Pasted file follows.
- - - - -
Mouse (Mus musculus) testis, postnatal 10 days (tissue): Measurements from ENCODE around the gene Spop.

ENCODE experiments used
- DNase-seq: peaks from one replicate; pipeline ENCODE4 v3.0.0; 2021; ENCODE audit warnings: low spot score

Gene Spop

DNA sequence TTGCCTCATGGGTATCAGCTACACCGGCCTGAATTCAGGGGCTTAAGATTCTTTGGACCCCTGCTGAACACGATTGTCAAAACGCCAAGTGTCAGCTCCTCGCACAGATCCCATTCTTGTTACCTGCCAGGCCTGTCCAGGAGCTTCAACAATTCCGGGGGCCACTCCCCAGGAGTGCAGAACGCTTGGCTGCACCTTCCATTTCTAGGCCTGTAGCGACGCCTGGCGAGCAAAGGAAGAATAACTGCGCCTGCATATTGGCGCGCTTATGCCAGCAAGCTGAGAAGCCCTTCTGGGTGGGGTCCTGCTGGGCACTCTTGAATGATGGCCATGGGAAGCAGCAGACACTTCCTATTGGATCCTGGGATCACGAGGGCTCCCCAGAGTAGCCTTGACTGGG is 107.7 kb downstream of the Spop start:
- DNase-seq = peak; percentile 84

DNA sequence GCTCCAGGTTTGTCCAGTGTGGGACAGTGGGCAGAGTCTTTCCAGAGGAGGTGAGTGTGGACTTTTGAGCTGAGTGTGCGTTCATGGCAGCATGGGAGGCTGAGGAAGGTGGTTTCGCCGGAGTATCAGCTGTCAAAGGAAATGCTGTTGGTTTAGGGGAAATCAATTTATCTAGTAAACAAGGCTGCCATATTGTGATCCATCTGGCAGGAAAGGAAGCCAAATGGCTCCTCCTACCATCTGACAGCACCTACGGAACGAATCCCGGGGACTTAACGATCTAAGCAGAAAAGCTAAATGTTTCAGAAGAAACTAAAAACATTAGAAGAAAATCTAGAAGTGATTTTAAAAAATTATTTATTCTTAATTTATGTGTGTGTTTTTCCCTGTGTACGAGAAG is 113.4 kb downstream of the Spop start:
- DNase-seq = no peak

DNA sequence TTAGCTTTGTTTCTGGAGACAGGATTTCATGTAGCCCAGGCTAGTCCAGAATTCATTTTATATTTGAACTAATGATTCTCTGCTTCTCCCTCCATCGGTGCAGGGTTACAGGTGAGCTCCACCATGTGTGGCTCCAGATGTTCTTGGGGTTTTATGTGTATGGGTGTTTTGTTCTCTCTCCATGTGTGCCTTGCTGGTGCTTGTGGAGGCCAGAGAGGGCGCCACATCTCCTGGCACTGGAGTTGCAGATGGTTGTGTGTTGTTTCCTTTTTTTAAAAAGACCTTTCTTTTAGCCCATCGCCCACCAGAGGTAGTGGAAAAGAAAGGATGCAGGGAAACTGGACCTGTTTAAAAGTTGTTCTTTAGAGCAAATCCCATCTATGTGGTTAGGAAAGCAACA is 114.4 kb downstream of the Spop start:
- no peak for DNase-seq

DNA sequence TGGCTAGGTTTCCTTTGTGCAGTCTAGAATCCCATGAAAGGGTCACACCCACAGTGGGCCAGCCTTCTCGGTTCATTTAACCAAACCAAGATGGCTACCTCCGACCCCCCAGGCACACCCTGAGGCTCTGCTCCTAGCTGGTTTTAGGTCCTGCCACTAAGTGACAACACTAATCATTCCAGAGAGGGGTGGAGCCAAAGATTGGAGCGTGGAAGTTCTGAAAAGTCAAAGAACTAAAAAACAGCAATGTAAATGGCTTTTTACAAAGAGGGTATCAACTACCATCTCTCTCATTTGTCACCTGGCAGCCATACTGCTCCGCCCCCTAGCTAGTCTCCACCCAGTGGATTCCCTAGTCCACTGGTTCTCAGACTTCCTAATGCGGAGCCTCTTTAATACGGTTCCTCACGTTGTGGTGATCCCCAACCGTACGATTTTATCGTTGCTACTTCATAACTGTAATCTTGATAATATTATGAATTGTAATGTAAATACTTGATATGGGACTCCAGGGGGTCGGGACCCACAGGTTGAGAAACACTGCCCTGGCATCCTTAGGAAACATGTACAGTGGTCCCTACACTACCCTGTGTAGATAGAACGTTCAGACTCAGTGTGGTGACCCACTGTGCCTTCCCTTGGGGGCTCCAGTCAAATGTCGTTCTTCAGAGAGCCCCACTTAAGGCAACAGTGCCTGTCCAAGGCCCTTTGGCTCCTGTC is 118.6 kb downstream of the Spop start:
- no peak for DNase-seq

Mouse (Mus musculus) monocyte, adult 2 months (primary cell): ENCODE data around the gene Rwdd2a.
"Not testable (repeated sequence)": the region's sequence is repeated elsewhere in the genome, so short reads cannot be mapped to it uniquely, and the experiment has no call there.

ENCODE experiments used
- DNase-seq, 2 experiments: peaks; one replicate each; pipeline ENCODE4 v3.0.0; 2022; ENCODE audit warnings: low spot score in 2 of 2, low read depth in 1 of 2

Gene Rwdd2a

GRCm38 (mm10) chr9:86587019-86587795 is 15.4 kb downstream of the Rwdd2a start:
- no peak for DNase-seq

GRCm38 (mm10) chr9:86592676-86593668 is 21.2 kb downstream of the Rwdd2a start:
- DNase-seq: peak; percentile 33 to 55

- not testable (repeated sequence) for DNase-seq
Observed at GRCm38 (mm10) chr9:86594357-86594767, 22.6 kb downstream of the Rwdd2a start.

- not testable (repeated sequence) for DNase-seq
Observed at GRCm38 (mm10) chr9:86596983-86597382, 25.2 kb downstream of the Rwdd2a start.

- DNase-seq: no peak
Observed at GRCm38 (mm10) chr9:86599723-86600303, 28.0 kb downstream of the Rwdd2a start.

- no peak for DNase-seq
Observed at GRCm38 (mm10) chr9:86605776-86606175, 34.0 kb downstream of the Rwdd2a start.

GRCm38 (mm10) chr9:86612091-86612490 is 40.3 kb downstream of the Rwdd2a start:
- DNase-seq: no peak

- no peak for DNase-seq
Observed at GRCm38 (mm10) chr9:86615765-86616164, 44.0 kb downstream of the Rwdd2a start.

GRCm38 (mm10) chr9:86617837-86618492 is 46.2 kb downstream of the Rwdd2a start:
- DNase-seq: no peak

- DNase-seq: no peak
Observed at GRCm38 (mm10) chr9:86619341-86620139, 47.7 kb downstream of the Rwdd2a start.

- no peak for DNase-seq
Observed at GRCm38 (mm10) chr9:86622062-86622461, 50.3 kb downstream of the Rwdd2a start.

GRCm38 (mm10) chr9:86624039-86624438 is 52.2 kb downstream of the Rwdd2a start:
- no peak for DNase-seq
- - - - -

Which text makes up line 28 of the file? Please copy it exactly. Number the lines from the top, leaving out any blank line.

- no peak for DNase-seq